Tesla Twitter Scam: Elon Musk Will Not Trade Bitcoin for a Car

On Monday morning, a Twitter account claiming to belong to Tesla PR manager Dan Bender tweeted about a company “promo” giving away Bitcoin and Etherium. Clicking on the link in the tweet led to a fake version of the site for the U.K.’s Daily Telegraph newspaper, with a message claiming to be from from Tesla CEO Elon Musk. “We have recently begun accepting cryptocurrency for select users (not many, but demand was huge!) and are now rolling it out worldwide,” the post said. For just two Bitcoin or 100 Etherium, the site claimed customers would get a “fully customized Tesla 3 model.”

Some questioned the tweet’s legitimacy, with YouTuber Daniel “Keemstar” Keem wondering if the message was legitimate. This appears to be a scam to steal cryptocurrencies. The only tweets on the account tag all of its 1,000-plus followers across hundreds of tweets. It’s unclear why the account was verified. The tweet currently had its comments suspended, but it is still viewable on the social media platform.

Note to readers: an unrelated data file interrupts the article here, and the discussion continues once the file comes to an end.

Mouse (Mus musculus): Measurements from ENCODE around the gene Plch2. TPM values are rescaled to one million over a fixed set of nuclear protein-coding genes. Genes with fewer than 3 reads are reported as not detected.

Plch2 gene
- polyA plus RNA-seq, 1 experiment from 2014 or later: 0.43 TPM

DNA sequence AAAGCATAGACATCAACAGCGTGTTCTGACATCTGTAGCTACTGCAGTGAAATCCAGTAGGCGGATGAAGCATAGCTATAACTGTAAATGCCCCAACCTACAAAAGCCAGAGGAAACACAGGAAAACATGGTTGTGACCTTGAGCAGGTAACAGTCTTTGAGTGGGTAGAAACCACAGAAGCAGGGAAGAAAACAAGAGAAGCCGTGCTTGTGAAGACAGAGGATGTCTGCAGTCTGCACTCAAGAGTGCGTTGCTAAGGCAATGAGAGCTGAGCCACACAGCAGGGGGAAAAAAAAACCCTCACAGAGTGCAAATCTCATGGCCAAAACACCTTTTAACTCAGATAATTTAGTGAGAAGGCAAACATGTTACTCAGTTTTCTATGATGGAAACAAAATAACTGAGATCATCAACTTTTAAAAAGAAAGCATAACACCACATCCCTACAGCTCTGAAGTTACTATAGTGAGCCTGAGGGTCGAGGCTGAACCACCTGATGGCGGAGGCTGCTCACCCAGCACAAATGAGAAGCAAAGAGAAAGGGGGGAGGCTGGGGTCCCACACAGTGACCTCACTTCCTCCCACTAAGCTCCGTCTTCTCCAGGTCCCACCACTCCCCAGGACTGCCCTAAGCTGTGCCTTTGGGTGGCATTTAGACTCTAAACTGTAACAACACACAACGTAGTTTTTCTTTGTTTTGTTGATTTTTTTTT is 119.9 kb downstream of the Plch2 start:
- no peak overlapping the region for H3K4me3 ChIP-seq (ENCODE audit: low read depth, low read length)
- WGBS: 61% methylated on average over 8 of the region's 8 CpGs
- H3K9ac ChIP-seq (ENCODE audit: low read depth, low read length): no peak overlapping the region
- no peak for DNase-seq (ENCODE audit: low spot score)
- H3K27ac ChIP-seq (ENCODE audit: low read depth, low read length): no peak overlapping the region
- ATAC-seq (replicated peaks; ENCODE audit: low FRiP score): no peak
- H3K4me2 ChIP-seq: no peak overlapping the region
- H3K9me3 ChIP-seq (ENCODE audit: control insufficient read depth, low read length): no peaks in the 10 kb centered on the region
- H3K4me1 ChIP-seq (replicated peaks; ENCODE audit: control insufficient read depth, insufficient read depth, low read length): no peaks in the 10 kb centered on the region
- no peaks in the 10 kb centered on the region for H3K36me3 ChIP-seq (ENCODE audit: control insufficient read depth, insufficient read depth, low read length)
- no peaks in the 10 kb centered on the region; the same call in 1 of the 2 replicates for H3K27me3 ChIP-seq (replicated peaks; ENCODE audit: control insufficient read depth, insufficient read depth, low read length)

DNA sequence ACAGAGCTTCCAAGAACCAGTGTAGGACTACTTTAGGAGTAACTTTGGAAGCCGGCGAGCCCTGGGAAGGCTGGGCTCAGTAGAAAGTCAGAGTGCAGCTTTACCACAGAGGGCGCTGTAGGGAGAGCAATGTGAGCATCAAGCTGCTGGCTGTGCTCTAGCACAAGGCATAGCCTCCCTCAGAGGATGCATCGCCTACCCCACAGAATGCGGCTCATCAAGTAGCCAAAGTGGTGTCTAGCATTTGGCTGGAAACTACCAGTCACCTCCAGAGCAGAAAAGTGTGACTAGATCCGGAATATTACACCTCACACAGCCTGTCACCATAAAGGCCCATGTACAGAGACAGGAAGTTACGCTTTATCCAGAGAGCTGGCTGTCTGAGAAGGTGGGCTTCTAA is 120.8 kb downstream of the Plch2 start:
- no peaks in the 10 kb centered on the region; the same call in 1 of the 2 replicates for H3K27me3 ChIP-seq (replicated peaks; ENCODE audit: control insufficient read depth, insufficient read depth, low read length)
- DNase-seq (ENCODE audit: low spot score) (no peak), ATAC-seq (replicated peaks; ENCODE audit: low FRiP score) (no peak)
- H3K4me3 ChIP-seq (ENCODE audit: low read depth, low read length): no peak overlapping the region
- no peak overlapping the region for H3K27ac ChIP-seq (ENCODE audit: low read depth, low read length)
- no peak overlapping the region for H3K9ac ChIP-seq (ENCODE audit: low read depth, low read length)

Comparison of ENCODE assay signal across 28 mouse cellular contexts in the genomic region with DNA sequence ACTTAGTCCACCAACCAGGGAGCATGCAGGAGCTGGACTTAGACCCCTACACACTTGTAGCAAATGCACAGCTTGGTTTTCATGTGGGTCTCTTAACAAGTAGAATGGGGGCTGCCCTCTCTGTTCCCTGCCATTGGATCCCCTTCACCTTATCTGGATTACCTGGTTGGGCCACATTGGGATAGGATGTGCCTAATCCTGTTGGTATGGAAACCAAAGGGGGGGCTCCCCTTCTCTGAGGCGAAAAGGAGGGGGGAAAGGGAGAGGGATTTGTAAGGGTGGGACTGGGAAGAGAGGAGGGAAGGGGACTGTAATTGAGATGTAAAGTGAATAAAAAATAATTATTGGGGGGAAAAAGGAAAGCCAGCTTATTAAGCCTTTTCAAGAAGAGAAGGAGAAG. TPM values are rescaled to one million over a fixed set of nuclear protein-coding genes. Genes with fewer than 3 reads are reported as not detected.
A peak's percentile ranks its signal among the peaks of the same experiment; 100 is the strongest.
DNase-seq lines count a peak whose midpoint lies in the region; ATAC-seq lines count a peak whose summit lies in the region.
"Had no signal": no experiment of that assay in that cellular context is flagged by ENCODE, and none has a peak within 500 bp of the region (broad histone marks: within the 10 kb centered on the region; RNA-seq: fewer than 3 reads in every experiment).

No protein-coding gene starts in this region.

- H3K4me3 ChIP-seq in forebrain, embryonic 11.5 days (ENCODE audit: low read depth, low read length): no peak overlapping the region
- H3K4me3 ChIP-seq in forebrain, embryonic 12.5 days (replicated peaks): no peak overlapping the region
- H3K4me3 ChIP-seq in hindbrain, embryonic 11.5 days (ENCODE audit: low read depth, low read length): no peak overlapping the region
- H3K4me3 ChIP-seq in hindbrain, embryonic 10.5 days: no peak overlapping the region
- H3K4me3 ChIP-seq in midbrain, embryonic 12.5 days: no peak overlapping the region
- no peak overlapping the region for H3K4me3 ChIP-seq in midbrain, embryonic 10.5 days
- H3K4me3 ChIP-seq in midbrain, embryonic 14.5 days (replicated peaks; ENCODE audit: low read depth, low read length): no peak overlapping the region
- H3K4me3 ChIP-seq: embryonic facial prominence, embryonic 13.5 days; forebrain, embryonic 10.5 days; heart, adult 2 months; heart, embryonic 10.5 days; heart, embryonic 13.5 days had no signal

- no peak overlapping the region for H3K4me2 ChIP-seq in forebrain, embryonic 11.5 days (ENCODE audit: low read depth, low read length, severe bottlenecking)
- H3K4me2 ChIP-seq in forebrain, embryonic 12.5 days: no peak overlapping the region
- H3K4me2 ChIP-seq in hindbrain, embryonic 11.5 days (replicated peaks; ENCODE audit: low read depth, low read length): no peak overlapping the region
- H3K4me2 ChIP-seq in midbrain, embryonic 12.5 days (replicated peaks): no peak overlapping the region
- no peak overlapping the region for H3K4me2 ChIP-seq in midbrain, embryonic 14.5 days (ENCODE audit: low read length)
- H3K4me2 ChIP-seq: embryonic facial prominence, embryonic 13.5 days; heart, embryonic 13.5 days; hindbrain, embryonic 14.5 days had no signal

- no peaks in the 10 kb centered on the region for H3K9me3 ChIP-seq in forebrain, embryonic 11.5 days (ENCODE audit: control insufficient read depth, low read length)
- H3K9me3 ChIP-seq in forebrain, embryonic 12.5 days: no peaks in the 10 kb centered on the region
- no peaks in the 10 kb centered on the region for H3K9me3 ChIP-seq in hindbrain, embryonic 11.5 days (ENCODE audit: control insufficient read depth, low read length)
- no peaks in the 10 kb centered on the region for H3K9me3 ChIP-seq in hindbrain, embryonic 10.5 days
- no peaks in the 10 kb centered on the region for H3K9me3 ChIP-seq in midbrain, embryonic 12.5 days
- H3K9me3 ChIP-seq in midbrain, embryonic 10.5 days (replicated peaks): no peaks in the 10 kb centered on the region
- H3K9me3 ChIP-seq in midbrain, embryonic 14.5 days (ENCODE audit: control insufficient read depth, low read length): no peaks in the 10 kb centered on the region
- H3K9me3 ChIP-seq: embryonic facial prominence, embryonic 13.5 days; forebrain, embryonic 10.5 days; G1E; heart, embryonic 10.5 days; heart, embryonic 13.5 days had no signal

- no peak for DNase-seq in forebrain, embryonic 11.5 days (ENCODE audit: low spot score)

A bit of basic internet detective work revealed that this account doesn’t seem to have anything to do with official Tesla channels. The email account linked in the Twitter profile goes to a Tesla Motors Club member who has been part of the community since October 2013. Owners of Tesla cars can sign up for accounts, and it looks like Bender was an early adopter. If you take the image on the Dan Bender Twitter page and reverse search it using TinEye, you can see the image of an author on the Statesman Journal website, a community news site for Salem, Oregon, with the name “bender. Jpg.”

On the website linked, the “giveaway” uses the URL “spacex.gives.” Spacex.com is the only legitimate URL for the company. Elon Musk might like anime and sending his car into space, but he isn’t going to put his name on a sketchy scam website.  

The Dan Bender account has spent the last seven hours tagging thousands of Twitter users in posts, seemingly with the goal of pulling them into the scam. Tesla has never announced it would accept cryptocurrencies, and it’s very unlikely that a hacked Twitter account would be the best forum for the company to make such an announcement. With the value of cryptocurrencies sharply declining in recent weeks, it may be an attempt to take advantage of unlucky or desperate investors looking to offset their losses..

Newsweek has reached out to Tesla and will update this story with its comment.

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